At Samuel U. Rodgers Health Center, a federally qualified health center that treats more than 25,000 patients in Kansas City, Missouri, patients often arrive with urgent needs, such as acute depression or uncontrolled diabetes, and need more assistance and education than a physician can provide during a visit.
With minimal portal-adoption rates and low response to automated reminders, patients who leave without getting that support aren't likely to return.
To back up physicians and respond immediately to such cases, Samuel Rodgers created a three-person support team comprising a psychologist or social worker, a care coordinator, and a diabetes nurse educator – important because diabetes is the No. 1 chronic condition in the practice.
Physicians can refer to the team any patient needing diabetes education, mental health services, social services, or anything related to the upstream drivers of health.
If patients are referred for depression, the psychologist can often speak with them right then and there and get them connected to ongoing mental health services.
Likewise, the nurse educator is typically available immediately to counsel patients with uncontrolled diabetes on medication, diet and lifestyle, often sending them to Samuel Rodgers's in-house food pantry. If the physician wants to start insulin therapy, the diabetes nurse will usually give patients the first dose that same day.
For times when the social worker or diabetes nurse are not available, the care coordinator will schedule patients to be seen within 24 hours, sitting down to talk with them and making sure they are connected to the care team in some way before they walk out the door.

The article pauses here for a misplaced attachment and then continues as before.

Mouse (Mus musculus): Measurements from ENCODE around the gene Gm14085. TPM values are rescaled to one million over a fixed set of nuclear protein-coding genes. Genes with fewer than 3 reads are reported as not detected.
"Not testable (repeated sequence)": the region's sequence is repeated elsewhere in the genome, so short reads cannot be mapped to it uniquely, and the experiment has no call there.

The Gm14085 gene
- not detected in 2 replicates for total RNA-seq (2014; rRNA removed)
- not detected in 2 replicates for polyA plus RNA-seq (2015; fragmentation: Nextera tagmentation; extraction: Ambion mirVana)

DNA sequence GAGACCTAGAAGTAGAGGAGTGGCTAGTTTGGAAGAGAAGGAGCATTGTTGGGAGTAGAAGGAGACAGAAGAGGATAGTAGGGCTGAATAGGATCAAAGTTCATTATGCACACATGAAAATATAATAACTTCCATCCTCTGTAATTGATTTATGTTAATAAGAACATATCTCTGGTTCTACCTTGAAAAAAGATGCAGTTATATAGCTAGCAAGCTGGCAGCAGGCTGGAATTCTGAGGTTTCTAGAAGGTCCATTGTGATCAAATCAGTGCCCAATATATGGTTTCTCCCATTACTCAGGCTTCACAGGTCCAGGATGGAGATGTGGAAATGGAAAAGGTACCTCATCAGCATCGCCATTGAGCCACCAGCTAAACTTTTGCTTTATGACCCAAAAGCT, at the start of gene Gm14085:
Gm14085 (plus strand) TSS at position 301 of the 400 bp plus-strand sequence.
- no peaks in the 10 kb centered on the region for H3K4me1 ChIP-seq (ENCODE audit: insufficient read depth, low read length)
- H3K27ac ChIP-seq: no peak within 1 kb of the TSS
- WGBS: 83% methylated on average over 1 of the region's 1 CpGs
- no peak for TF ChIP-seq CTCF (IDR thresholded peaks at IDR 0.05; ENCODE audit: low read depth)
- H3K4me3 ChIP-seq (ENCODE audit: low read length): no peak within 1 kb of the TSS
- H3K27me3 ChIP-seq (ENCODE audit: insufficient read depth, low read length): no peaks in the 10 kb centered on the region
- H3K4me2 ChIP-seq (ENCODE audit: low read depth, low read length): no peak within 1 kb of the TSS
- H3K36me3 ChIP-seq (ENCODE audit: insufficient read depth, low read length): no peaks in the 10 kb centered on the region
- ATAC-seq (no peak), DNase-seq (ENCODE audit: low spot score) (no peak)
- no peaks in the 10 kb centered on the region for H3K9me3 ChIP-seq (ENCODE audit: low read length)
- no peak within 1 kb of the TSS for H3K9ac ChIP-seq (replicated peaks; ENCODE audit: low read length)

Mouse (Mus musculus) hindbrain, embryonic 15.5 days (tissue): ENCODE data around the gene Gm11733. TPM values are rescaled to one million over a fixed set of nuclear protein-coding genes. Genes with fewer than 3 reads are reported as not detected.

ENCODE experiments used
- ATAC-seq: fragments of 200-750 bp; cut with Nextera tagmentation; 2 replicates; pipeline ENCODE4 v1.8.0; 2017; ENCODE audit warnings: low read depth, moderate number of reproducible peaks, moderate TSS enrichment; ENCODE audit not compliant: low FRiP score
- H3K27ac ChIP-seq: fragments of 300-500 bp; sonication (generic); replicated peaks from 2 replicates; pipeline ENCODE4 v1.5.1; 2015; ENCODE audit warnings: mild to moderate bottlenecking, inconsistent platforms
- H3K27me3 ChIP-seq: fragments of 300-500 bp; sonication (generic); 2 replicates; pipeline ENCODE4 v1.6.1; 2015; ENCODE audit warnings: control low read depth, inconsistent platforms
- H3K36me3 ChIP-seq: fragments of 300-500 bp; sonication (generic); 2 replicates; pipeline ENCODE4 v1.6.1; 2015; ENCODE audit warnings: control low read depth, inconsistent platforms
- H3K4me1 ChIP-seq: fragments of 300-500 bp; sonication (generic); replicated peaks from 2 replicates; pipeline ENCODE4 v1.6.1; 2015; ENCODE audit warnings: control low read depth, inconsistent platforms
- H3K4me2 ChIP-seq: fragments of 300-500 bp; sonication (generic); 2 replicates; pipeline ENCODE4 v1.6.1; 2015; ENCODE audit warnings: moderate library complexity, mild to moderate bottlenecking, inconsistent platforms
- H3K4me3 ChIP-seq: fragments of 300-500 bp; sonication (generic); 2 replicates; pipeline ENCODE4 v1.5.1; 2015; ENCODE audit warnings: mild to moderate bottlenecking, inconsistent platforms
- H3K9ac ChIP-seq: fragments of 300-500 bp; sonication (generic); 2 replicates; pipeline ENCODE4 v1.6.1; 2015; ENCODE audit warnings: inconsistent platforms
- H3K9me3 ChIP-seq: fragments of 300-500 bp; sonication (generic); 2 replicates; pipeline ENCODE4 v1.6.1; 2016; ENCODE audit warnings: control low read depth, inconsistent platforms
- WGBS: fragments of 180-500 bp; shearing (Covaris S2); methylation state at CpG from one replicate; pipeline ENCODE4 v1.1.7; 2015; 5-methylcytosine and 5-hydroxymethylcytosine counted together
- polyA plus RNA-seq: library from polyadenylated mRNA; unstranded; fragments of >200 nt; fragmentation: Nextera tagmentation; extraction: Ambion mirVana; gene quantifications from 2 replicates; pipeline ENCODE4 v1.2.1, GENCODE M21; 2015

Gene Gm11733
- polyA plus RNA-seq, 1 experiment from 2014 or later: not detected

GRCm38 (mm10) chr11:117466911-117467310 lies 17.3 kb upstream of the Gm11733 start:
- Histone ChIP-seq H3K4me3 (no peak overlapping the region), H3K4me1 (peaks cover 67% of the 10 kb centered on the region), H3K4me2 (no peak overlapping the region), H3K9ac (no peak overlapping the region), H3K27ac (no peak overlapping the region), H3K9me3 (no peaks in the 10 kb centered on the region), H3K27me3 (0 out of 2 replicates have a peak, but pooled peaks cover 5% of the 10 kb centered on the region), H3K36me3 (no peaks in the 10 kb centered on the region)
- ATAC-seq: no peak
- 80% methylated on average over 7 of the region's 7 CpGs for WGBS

“If someone needs some kind of social item or medication but they can't afford it, I just put the note on the desk of the coordinator, and she takes it from there," says Anthony Gutierrez, M.D., an internist at Samuel Rodgers who has served Kansas City area patients for 32 years. “It's the best system I've ever had."
Physicians at Samuel Rodgers are seeing better diabetes and hypertension control among their patients, and they credit the team model for those results. And physicians are able to see 20 – 25 patients a day, knowing each of them is getting the time and attention they need. The national average is about 20 patients per day, and that is often for a far less complex patient panel than is seen at Samuel Rodgers.
“Our outcomes are just better because of the team – we can really get people controlled because they are motivated and engaged," Gutierrez says. “These things are making a difference."
Lia Novotny is a contributing writer to athenaInsight.